* Herbal medicine. Studies show that Ginkgo biloba can stop some of the major symptoms of cerebrovascular insufficiency. It is especially helpful in early-stage Alzheimer’s, and can slow its progress (Bensky D, Gamble A, Chinese Herbal Medicine: Materia Medica, Seattle: Eastland Press, 1986). Huperzine A, an extract of the moss Huperzia serrata, has proved more effective than tacrine, an acetylcholinesterase inhibitor, in several Chinese and American studies.
* Nutrition. Beta-carotene has enormous protective effects against cognitive decline, according to a study in which 7600 patients supplemented with 50 mg of the carotenoid every other day for 18 years (Proceedings of the 9th International Conference on Alzheimer’s Disease & Related Disorders, Philadelphia, July 2004). Other antioxidants, especially vitamins C and E, can also help, even among smokers, by reducing the overall risk of Alzheimer’s by 20 per cent (JAMA, 2002; 287: 3223-9, 3261-3).
* Folic acid. Alzheimer’s sufferers tend to have raised levels of homocysteine; folic acid along with vitamins B6 and B12 can reduce this. However, there is as yet no evidence to suggest that lowering homocysteine will prevent the disease (N Engl J Med, 2002; 346: 466-8).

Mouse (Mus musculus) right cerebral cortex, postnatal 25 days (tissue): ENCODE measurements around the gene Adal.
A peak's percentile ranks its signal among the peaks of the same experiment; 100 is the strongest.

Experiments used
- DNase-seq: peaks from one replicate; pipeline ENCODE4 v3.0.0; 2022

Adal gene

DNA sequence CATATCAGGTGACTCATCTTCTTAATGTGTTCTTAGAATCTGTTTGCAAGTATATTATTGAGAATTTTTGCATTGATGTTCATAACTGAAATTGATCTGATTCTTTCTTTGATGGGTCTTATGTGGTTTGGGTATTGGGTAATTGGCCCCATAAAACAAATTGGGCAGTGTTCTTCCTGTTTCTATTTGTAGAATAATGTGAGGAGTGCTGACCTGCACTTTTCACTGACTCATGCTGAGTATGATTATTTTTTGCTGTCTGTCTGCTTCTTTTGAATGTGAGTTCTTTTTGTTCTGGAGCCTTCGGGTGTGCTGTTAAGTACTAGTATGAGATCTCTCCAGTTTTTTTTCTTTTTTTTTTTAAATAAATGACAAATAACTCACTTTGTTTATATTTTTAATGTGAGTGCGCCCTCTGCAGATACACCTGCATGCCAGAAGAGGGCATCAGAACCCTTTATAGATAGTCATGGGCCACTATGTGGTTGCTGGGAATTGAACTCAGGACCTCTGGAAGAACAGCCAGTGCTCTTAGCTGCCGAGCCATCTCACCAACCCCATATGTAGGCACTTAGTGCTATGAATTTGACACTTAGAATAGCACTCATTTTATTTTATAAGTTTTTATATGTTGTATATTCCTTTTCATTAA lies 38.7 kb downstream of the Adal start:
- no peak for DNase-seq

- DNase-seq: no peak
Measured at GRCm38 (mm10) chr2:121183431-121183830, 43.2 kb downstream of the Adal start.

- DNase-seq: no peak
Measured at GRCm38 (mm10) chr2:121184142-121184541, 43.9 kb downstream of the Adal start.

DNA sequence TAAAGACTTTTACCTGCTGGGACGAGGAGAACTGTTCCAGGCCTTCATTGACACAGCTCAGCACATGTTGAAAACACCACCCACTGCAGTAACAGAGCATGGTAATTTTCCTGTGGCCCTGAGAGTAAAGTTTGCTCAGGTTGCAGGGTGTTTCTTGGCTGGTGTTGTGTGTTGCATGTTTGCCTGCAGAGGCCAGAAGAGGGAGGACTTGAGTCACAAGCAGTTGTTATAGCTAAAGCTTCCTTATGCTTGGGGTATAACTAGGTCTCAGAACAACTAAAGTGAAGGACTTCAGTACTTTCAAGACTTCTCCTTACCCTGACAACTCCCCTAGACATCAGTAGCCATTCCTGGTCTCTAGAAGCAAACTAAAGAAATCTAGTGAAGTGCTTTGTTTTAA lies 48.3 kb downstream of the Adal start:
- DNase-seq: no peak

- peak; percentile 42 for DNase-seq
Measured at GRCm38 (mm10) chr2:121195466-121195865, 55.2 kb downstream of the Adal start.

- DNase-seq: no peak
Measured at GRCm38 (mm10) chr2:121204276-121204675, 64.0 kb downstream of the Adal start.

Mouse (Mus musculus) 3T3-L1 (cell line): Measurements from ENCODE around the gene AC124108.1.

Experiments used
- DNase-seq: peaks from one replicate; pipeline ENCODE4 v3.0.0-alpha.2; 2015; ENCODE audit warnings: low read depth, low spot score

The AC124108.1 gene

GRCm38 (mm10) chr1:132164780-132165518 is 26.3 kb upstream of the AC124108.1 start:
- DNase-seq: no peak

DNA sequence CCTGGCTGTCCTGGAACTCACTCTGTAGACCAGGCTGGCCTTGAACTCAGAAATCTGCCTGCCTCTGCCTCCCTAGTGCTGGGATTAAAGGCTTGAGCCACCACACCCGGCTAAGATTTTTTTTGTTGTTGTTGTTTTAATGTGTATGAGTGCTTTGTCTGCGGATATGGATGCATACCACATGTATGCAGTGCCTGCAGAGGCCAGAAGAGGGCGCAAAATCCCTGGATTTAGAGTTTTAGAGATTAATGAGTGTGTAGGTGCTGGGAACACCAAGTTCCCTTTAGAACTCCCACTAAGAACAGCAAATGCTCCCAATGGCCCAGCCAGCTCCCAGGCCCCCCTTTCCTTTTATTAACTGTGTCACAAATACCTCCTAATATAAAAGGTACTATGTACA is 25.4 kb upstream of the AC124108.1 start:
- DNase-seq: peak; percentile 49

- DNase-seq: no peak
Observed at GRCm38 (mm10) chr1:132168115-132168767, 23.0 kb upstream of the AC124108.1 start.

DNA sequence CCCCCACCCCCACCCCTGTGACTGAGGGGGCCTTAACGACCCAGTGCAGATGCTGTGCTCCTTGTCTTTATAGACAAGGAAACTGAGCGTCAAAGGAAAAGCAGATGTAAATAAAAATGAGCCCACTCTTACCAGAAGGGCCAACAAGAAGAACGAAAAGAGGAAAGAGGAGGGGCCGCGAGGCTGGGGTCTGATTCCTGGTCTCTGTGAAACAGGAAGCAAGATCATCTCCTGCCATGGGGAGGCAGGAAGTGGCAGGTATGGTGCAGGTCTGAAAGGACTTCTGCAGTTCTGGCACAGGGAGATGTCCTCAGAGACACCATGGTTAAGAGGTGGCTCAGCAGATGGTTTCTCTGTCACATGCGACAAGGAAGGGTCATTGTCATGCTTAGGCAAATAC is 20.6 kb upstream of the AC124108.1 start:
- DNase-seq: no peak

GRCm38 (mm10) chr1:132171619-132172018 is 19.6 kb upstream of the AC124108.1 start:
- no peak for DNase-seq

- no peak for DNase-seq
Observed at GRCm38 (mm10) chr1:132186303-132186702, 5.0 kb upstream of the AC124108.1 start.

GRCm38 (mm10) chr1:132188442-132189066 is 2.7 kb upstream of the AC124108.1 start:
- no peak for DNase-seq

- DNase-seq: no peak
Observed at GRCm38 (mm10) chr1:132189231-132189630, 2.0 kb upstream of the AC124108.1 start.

* Fish eaten at least once a week can protect against Alzheimer’s. Researchers believe it is the omega-3 polyunsaturated fatty acids (PUFAs) in fish that are protective. PUFAs can also be found in nuts and oils (Arch Neurol, 2003; 60: 940-6).
* Mental health. People who indulge in regular mental exercise were less likely to develop Alzheimer’s. Activities such as reading, playing board and card games, and doing crossword puzzles all can help to ward off Alzheimer’s and dementia (N Engl J Med, 2003; 348: 2508-16). Achieving higher levels of education, or enrolling in adult-education classes can also help (West Indian Med J, 2002; 51: 143-7).